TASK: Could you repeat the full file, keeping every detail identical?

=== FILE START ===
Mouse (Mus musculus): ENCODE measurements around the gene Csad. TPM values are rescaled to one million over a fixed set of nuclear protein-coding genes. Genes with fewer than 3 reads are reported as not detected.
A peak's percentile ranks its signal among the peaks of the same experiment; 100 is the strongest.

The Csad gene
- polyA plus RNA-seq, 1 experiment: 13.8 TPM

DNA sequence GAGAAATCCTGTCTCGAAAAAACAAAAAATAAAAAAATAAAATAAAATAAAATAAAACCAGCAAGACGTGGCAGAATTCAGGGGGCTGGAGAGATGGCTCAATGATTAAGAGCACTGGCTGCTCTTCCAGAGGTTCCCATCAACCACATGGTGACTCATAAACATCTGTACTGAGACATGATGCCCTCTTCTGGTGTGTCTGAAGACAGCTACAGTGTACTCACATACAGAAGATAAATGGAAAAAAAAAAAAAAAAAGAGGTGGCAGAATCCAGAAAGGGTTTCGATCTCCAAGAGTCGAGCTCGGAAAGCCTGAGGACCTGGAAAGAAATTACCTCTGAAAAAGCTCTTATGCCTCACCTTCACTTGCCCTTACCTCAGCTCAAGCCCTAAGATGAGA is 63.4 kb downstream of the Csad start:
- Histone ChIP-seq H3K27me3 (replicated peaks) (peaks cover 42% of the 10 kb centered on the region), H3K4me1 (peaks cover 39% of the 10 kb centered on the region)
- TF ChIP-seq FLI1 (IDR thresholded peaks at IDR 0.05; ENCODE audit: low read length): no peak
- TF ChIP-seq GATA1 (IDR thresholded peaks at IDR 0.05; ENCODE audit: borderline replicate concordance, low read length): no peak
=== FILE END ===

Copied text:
Mouse (Mus musculus): ENCODE measurements around the gene Csad. TPM values are rescaled to one million over a fixed set of nuclear protein-coding genes. Genes with fewer than 3 reads are reported as not detected.
A peak's percentile ranks its signal among the peaks of the same experiment; 100 is the strongest.

The Csad gene
- polyA plus RNA-seq, 1 experiment: 13.8 TPM

DNA sequence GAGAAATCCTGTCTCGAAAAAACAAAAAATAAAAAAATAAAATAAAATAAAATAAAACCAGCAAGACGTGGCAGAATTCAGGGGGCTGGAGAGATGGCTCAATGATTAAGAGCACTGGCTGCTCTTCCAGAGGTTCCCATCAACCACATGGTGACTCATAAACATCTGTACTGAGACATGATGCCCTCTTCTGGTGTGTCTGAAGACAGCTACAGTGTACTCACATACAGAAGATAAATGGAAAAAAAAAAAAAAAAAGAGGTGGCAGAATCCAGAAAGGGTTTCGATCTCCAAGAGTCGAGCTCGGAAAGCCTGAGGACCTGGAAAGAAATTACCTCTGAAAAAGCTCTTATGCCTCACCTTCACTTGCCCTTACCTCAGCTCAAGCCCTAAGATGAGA is 63.4 kb downstream of the Csad start:
- Histone ChIP-seq H3K27me3 (replicated peaks) (peaks cover 42% of the 10 kb centered on the region), H3K4me1 (peaks cover 39% of the 10 kb centered on the region)
- TF ChIP-seq FLI1 (IDR thresholded peaks at IDR 0.05; ENCODE audit: low read length): no peak
- TF ChIP-seq GATA1 (IDR thresholded peaks at IDR 0.05; ENCODE audit: borderline replicate concordance, low read length): no peak